Question (from "Doreen"): As the only ethnic minority faculty member at East Liberal College, I'm an assistant professor of psychology, Asian studies, gender, culture, and two or three other things I'm too tired to remember. I'm on diversity committees and status-of-everybody commissions, and every troubled student comes to me for advice. Yet I'm also supposed to publish as much as my white male colleagues who come to campus twice a week and play tennis every afternoon.
Question (from "Eileen"): After I was hired to develop a new arts program at Smalltown U., the schedule was changed. I couldn't do the planned work and wouldn't be paid for the summer. So I had to hustle grant money to live on, and that meant long commutes to Larger City. And now I'm labeled "uncollegial" because I haven't done what I was hired to do.
Question (from "Kathleen"): As an adjunct at Middling U., I teach four different courses and have been told not to do research or work on curriculum design, which is my field. Is this a fast track to nowhere?
Question (from "Maureen"): I'm up for tenure soon, with more graduate students and research money than any other professor in my department. I've done it despite a painful divorce, no child support, and serious bouts of depression and exhaustion. I've never mentioned any of this at work, but should I include it in the personal statement for my tenure dossier?
Answer: Ms. Mentor's sage readers will note that all of this month's letters come from faculty women -- who, like clerical, staff, and maintenance women, are overworked and underappreciated. Even Ms. Mentor, in all her majesty, is not worshipped sufficiently.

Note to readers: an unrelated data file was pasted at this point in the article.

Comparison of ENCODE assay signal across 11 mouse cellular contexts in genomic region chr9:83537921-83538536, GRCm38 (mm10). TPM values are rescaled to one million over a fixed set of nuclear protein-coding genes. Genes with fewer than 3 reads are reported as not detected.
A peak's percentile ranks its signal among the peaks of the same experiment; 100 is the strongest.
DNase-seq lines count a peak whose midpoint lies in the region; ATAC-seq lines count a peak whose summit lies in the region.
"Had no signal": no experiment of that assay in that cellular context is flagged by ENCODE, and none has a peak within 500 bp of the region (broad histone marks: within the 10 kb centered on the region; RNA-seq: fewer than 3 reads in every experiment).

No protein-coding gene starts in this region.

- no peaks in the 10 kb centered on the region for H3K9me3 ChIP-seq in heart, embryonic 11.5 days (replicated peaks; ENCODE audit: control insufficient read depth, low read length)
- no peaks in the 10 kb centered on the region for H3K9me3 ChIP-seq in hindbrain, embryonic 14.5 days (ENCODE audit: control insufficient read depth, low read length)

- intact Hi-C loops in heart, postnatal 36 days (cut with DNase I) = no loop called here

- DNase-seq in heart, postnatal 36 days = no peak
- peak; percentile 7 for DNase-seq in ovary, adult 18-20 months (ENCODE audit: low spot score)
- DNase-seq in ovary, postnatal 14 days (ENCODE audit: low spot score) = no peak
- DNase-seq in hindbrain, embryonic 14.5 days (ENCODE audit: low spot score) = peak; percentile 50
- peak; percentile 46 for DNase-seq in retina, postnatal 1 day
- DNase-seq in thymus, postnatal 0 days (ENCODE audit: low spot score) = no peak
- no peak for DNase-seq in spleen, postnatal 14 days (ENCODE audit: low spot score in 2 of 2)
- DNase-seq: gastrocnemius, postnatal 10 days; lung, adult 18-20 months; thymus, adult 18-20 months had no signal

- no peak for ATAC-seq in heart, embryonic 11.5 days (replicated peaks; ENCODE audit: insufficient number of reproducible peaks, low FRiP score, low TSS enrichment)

As for her correspondents, Doreen, in the classic minority bind, finds that she's expected to represent everyone who is "other," be a mentor to everyone who is "other," and devote her time to "otherness" instead of to the research and writing that feed her. She goes home depleted, while her white colleagues cavort on the tennis court.
Someone's also playing with Eileen, whose schedule mysteriously "was changed." And now her job, apparently, is to rise above it all, do without rest or money, be several places at once, and be cheery ("collegial") at the same time.
Ms. Mentor doubts that anyone could do that without serious drugs.
Kathleen, meanwhile, has been whomped by "institutional needs." If she does what she's told -- and most women do want to be good citizens -- she'll never have the publications or administrative work that can lift her onto a tenure-track line. And she may be paid as little as $12,000 a year for her pains.
Brave and stoic Maureen, though, is about to land the golden prize, tenure. Ms. Mentor wishes that Maureen could brag in her tenure statement about every accomplishment in her life ("I raised a child on my own! Hear me roar!") -- and yet, Ms. Mentor knows the patriarchs of academe. There may be traditionalists who'll suddenly decide that Maureen's not professional enough ("She takes things personally"). A few may even decide, suddenly, that Maureen is a whiner, and who wants a whiner around for the next 25 years?